“The English Church [was] the focal point of the British community’s life in pre-Revolutionary St. Petersburg... Quarenghi’s church in St. Petersburg, like St. Andrew’s Church in Moscow, is a reminder of the importance of spiritual matters for the expatriate British, but the history of the English Church in Russia goes back to at least the seventeenth century,” wrote Anthony Cross, the British author of the book “By the Banks of the Neva” published by Cambridge University Press in 1997.
Sixty years after the building was remodeled, when it again fell into disrepair, the church was remodeled in the Victorian style, with the main new features being a set of stained glass windows and an organ built by Brindley and Foster in Sheffield, England, which was considered to be the finest in northern Europe. In 1917, the church was forced to relocate to Vyborg, then the second city in the newly independent Finland, and then, with the outbreak of World War II, to Helsinki.
During the Soviet period, there were occasional visits to Leningrad by the Helsinki Anglican Chaplain, but there was no regular congregation. Following the collapse of the U.S.S.R., the first Anglican celebration of the Eucharist in St. Petersburg took place on Nov. 7 1993, with many members of the Helsinki Anglican Chaplaincy present. Since then, regular Sunday services have been held and currently take place in the Swedish Lutheran Church.
The city’s Anglican church aims to provide an Anglican community for residents of St. Petersburg, international students and visitors to the city.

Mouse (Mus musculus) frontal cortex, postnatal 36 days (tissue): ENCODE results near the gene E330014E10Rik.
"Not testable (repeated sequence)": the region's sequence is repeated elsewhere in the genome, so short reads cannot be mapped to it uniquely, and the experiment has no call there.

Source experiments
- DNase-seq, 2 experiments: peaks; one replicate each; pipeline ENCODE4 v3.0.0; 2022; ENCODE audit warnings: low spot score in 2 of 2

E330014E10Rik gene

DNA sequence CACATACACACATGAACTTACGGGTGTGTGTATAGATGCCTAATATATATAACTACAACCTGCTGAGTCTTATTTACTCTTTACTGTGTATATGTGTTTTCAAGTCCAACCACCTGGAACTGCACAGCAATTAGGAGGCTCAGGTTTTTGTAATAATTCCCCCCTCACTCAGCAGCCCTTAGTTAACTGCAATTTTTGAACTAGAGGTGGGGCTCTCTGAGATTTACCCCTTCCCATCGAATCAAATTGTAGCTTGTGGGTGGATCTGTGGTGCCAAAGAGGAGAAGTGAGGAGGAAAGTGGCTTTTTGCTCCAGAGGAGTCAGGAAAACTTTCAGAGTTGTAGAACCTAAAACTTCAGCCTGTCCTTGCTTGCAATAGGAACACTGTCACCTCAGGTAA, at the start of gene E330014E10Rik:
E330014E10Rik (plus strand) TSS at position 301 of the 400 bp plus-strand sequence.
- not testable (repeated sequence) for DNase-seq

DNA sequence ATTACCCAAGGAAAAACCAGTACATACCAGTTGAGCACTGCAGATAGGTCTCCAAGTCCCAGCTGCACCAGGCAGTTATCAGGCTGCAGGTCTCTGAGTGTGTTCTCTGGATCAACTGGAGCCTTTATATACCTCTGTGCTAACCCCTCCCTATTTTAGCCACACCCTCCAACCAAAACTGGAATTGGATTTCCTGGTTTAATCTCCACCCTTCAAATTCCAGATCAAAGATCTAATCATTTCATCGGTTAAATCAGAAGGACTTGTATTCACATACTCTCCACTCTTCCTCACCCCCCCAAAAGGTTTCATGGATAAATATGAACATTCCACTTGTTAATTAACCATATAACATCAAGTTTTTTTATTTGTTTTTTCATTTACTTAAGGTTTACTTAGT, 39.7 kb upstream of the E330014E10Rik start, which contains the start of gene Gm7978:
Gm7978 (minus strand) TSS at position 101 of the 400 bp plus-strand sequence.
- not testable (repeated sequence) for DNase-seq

“We seek to support and care for each other and we offer an open welcome to those only here for a short time,” the church says on its website.
The St. Petersburg church is part of the Anglican Church’s Eastern Deanery within the Diocese in Europe. Its area dean, the Reverand Canon Dr. Simon Stephens, is chaplain of St. Andrew’s Anglican church in Moscow.
“Our services are conducted according to the traditions of the Anglican — Episcopal Church, but we welcome everybody. Our congregation is international, multicultural and multidenominational,” the church says.
St. Petersburg’s branch of the English church does not have its own permanent chaplain; services are instead led by Anglican clergy on short-term visits from the U.K. or by local clergy from the Swedish and Finnish Lutheran Churches.
© St. Petersburg Times. 19 December, 2012
St.Petersburg has a record that few are aware of. It’s the Alexander Column on Palace Square – the tallest construction of this kind in the world. Standing at 47.7 metres, it is higher than Vendome Column in Paris, Rome’s Trajan’s Column, Pompey’s Pillar in Alexandria. Few know that the Bolsheviks, upon seizing power, wanted to decorate it with a statue of… Lenin wearing a peaked cap!